TV series 'Over There' dramatizes Iraq war
CHATSWORTH, CALIF. — The ground is hot, the air is stifling, even the swirling dust burns. But USMC Staff Sgt. Sean Thomas Bunch, a veteran of the current conflict in Iraq, stands straight under the sun of a cloudless day, undeterred in his military fatigues, even as the sweat rolls off his shaved head. Unmoved by the 102 degree F. temperature, he is focused on the task at hand: giving technical advice on the set of a new drama. "Over There," which premières on basic cable July 27, is a new FX series about the Iraq war from TV veteran Steven Bochco.
"Getting it right," Sergeant Bunch says, is his only goal. "I just want to make sure that none of the soldiers who are over there fighting would be embarrassed by what we do."
Mr. Bochco, the series creator, points out that this will be the first TV drama about an ongoing conflict. Despite the daily flood of TV news images, he says, the show does not have a "ripped-from-the-headlines" format. It's about the individuals in the conflict.
"It always comes down to individual stories about courage, the failure of courage, making the right decisions, and how those decisions have an impact on everyone," he says, "even those at home."
More important, he says, "Over There" is not about politics. "The moment you take a political position, then you are providing answers, not questions," says the creator of such television milestones as "NYPD Blue," and "Hill Street Blues." Art, he adds, is about asking provocative questions, not providing answers - which half the audience would disagree with anyway. He hopes the show will get people to think about their assumptions. "I'd just like people to ask questions when they gather around the water cooler."
The show's casting choices reflect a determination to challenge stereotypes, says Omid Abtahi, an actor of Iranian and Arab descent, cast as an Arab-American who enlists in the Army in the aftermath of 9/11. "This was one of the most sought-after jobs for an Arab actor in this town because it's a positive role. And these days, nearly all the jobs for Arab actors are negative things like terrorists and militants," says Abtahi.
The series follows a team of men and women through the brutal and frightening process of learning the terrain and then fighting the war (see review, page 14). The show benefits from being on cable, allowing for a grittier use of language and more realistic depiction of war than would be possible on a broadcast network. But beyond that, the show is a window into what FX Networks president John Landgraf calls "our contemporary American reality." While some military families have voiced concern over the challenges of capturing an ever-changing conflict, Mr. Landgraf says the network has a commitment to tackling current problems. "If we were going to do something about the issues that are at the heart of American society today," he says, "we have to face the fact that we're at war."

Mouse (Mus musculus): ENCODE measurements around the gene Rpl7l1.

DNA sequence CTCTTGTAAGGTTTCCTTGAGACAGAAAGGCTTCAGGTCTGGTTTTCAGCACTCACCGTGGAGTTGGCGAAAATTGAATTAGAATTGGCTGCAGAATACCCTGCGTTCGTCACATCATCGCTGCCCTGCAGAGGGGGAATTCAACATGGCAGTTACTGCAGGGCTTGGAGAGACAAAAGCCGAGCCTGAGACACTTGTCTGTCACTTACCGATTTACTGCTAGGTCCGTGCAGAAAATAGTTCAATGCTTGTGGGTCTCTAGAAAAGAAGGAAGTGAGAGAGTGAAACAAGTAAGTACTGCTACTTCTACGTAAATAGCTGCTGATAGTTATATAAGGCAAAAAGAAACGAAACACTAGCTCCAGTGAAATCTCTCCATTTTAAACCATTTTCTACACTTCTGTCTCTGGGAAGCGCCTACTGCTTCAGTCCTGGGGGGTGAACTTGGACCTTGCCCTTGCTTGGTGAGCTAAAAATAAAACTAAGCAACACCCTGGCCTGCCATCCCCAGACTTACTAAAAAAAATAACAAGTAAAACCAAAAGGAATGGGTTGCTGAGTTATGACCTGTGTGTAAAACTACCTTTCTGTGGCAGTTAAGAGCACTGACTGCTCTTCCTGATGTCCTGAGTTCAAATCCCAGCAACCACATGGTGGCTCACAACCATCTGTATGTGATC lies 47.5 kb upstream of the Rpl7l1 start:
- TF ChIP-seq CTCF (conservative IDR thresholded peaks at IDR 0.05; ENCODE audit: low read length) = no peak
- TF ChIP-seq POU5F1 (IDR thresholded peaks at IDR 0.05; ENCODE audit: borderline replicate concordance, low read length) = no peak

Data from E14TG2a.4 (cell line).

American television hasn't had a primetime dramatic series about war in nearly 14 years, says Landgraf. So much has changed about the way the country fights its wars that he maintains a show such as "Over There" is long overdue. "There are new battle tactics, we have women in the military, and the whole cultural milieu has changed," he says. "This is something we need to to be thinking about as a country."
War is a natural topic for drama, says executive producer and co-creator Chris Gerolmo. "It has all the drama of 'Law & Order,' the action of '24,' and the blood of a 'CSI,' " he says.
Back on the set, tucked into the rolling hills of this Los Angeles suburb - where US Army humvees are parked beside crumbling hovels and the debris from bombed buildings collects in corners - crews re-create scenes for each episode in painstaking detail. Authenticity is crucial, says foreman David Smith.
"We have blueprints and research photos for everything we do," says Mr. Smith, a career regular from previous Bochco back lots, having just finished a 12-year stint on "NYPD Blue." He says the team is a stickler for details. "We don't just blow the buildings up for a war scene," he says. "We have blueprints for just the way they want it to look after it's been bombed. And that's the way we build it."